By Michael Pennywark
Image courtesy of Cynthia Woods Mitchell Center for the Arts
Photo by David A. Brown
So, spring is here and like almost everyone else you feel you should enjoy the handful of pleasant days before the sauna-like heat of Houston’s summer sends us scrambling back inside. Once you manage to get past the excitement of being able to sit outside while sipping your favorite frosty beverage, you might start to wonder what other things you can see and do outside in the middle of April. Of course, you could experience the great American tradition of drinking $8 beers at the ballpark while watching the Astros chase after the league’s worst record for the second year in a row. But what should you do if you leave halfway through the seventh inning–when they are down by 10 runs–or get kicked out for heckling your own team?
Luckily, Discovery Green is a stone’s throw away from Minute Maid Park–that oasis of sanity amidst the concrete chaos of downtown. As you wander through the park, wondering where on Earth you parked your car, you are probably dreaming up your own awesome soundtrack and scaring away little children by performing air guitar solos to the songs in your head. OK, well, not all of us have our dignity and if you happen to be there on April 20th, you may not be the only one in the park with your own soundtrack. Daniel Bernard Roumain (also known as DBR) has teamed up with the University of Houston’s Cynthia Woods Mitchell Center for the Arts to present a new site-specific installation with a unique interpretation of another American tradition–the marching band. “En Masse” is a four-hour musical marathon featuring University of Houston’s Spirit of Houston Marching Band as they play Roumain’s recently commissioned work “En Masse Studies and Etudes.” As Roumain put it, “En Masse is a deconstruction of a marching band.”
Audience members can stay for as little or long as they like and will find that taking in the performance will involve a certain amount of participation on their part. Talking to Roumain, he clarified this by saying, “The band will be moving throughout the park and the audience has to make a choice. They participate in the choices that they make: to follow the band or not; to follow one person from the band or not; or to stay for the entire four hours or not. I think the best way to explain it is that the audience is invited into the piece to the extent that they deem fit. We’re inviting them to make choices that ultimately will determine how much they enjoy the piece or not.”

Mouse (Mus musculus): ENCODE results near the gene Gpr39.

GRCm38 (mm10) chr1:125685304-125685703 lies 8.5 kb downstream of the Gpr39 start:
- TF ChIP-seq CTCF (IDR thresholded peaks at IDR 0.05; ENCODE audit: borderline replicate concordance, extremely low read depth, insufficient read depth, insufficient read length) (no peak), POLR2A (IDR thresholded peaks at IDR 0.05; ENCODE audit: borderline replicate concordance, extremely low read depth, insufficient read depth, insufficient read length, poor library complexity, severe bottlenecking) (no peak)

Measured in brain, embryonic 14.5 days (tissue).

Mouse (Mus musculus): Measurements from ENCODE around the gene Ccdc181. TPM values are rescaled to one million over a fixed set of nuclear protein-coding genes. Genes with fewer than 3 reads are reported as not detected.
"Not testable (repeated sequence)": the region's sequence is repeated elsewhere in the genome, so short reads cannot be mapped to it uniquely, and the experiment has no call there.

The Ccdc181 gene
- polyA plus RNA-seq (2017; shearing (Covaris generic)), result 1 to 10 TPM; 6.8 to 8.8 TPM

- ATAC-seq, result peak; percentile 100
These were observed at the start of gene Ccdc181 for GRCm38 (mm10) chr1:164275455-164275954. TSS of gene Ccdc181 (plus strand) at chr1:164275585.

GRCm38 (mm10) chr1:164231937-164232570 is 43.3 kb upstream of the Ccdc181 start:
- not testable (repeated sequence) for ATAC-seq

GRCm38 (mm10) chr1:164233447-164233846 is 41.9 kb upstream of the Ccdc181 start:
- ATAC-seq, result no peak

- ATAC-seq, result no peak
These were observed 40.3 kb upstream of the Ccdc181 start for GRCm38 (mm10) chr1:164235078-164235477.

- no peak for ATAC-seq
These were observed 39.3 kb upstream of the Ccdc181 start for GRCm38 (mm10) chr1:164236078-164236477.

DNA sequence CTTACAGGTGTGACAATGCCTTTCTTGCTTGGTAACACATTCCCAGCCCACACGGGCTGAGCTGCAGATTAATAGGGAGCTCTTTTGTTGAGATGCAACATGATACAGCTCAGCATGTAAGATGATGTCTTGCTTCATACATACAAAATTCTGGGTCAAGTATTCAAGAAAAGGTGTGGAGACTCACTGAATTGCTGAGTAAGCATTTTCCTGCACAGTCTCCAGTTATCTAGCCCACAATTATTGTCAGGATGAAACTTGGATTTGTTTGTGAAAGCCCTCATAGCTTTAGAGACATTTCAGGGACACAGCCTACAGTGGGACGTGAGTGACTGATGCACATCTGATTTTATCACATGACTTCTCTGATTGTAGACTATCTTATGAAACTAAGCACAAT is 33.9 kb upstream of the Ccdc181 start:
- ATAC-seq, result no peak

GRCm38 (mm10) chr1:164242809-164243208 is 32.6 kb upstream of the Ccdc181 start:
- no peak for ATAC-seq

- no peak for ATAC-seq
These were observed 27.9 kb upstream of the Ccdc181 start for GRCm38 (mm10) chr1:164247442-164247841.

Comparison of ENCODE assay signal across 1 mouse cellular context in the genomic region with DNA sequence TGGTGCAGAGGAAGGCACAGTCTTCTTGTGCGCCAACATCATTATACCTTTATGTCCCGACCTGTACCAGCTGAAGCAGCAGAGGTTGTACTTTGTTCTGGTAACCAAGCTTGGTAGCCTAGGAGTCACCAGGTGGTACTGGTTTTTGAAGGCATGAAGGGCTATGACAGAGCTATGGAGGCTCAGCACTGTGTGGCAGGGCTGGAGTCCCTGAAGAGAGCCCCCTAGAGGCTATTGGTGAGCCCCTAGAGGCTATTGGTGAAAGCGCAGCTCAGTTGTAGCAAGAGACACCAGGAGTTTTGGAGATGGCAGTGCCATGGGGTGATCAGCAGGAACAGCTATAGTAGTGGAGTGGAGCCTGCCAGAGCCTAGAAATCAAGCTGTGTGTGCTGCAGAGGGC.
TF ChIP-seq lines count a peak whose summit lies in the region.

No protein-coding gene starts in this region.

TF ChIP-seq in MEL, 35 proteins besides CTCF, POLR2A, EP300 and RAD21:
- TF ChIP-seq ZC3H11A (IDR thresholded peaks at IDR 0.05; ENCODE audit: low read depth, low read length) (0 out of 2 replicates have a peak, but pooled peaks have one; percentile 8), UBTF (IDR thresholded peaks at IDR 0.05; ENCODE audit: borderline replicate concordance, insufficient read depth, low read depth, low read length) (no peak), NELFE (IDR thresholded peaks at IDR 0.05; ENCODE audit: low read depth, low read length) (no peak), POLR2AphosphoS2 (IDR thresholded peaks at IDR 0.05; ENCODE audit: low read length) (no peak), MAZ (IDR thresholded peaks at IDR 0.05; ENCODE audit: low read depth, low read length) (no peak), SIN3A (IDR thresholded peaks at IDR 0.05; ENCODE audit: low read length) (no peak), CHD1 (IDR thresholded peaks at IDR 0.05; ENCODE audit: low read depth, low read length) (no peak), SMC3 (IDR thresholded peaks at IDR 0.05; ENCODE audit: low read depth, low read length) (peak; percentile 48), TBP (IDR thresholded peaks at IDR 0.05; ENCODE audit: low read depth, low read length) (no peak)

Roumain promised that the audience can expect “a good, important time. They should expect all the things that we as Americans associate with a marching band: festivity, sport, entertainment, appropriation, often times, of popular songs, and spectacle. At the same time, you should expect the furious work of an American composer and an American director. By that I mean this is an art piece. This is an installation. This is new music and this is fundamentally a new perspective on the marching band experience both from the point of view of the audience at being able to get really close to the musicians, which isn’t always normal. And also by hearing them play serious music––original music.”
Roumain is no stranger to collaboration, having worked with creative minds such as Bill T. Jones, Lady Gaga, Philip Glass, Savion Glover, and even 2 Live Crew. For this project, he has been working closely with director Marc Bamuthi Joseph and UH Director of Athletic Bands Troy Bennefield as they coordinate the 300-plus members involved in the performance. So just how hard is it to produce an event on this scale? According to Roumain, the piece, from conception to performance, has taken about two years. And as he explained, “It really is a way of kind of bringing to life an audible perspective to the park. So rain or shine, I think the piece is going to go on. I mean if it’s an all-out downpour I think we do have to consider the instruments but hopefully the weather will be on our side. And whether people come for four minutes or for four hours, I think it will be a really wonderful way to appreciate things we oftentimes take for granted.”
As long as I don’t have to listen anyone play “Call Me Maybe,” I’ll be happy.
April 20, 2013
Discovery Green, 1500 McKinney